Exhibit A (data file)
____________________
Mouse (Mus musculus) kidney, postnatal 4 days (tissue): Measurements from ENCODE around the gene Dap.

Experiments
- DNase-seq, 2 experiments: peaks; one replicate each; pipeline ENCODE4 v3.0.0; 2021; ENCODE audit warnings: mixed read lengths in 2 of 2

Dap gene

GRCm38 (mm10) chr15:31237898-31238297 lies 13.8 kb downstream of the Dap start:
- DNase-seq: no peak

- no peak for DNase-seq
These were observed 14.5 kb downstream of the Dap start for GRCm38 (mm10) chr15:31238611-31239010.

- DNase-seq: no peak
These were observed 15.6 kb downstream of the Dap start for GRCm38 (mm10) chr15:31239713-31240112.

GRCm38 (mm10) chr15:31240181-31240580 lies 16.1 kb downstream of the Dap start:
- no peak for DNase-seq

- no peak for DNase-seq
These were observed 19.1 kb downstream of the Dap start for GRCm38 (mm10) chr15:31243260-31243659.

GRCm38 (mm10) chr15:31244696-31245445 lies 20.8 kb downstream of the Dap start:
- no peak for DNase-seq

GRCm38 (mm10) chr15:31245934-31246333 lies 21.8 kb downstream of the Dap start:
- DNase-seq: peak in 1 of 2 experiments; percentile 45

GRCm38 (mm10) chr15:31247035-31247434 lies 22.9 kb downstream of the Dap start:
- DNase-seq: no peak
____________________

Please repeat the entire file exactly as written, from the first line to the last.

Mouse (Mus musculus) kidney, postnatal 4 days (tissue): Measurements from ENCODE around the gene Dap.

Experiments
- DNase-seq, 2 experiments: peaks; one replicate each; pipeline ENCODE4 v3.0.0; 2021; ENCODE audit warnings: mixed read lengths in 2 of 2

Dap gene

GRCm38 (mm10) chr15:31237898-31238297 lies 13.8 kb downstream of the Dap start:
- DNase-seq: no peak

- no peak for DNase-seq
These were observed 14.5 kb downstream of the Dap start for GRCm38 (mm10) chr15:31238611-31239010.

- DNase-seq: no peak
These were observed 15.6 kb downstream of the Dap start for GRCm38 (mm10) chr15:31239713-31240112.

GRCm38 (mm10) chr15:31240181-31240580 lies 16.1 kb downstream of the Dap start:
- no peak for DNase-seq

- no peak for DNase-seq
These were observed 19.1 kb downstream of the Dap start for GRCm38 (mm10) chr15:31243260-31243659.

GRCm38 (mm10) chr15:31244696-31245445 lies 20.8 kb downstream of the Dap start:
- no peak for DNase-seq

GRCm38 (mm10) chr15:31245934-31246333 lies 21.8 kb downstream of the Dap start:
- DNase-seq: peak in 1 of 2 experiments; percentile 45

GRCm38 (mm10) chr15:31247035-31247434 lies 22.9 kb downstream of the Dap start:
- DNase-seq: no peak